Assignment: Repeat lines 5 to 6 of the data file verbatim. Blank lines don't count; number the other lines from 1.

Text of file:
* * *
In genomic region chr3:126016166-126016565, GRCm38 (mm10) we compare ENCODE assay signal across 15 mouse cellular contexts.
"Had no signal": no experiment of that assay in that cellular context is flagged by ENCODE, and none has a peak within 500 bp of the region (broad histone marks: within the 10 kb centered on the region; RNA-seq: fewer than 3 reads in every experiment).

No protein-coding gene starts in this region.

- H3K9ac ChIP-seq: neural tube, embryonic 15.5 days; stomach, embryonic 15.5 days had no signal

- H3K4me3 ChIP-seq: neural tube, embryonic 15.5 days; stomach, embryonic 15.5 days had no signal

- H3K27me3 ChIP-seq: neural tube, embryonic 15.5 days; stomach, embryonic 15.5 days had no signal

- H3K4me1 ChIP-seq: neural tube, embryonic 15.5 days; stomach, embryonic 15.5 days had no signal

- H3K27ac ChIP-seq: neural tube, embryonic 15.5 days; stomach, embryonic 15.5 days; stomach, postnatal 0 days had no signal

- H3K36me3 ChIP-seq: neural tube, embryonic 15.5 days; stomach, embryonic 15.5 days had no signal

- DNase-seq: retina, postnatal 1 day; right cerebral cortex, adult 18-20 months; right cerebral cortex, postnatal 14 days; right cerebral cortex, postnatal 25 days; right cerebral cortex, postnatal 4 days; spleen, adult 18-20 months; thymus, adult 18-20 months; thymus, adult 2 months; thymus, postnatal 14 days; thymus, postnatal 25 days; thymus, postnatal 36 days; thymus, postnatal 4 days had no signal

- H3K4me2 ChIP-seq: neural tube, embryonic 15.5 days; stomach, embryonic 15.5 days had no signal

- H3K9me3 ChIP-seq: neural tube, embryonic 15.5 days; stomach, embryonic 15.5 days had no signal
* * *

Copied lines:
- H3K4me3 ChIP-seq: neural tube, embryonic 15.5 days; stomach, embryonic 15.5 days had no signal

- H3K27me3 ChIP-seq: neural tube, embryonic 15.5 days; stomach, embryonic 15.5 days had no signal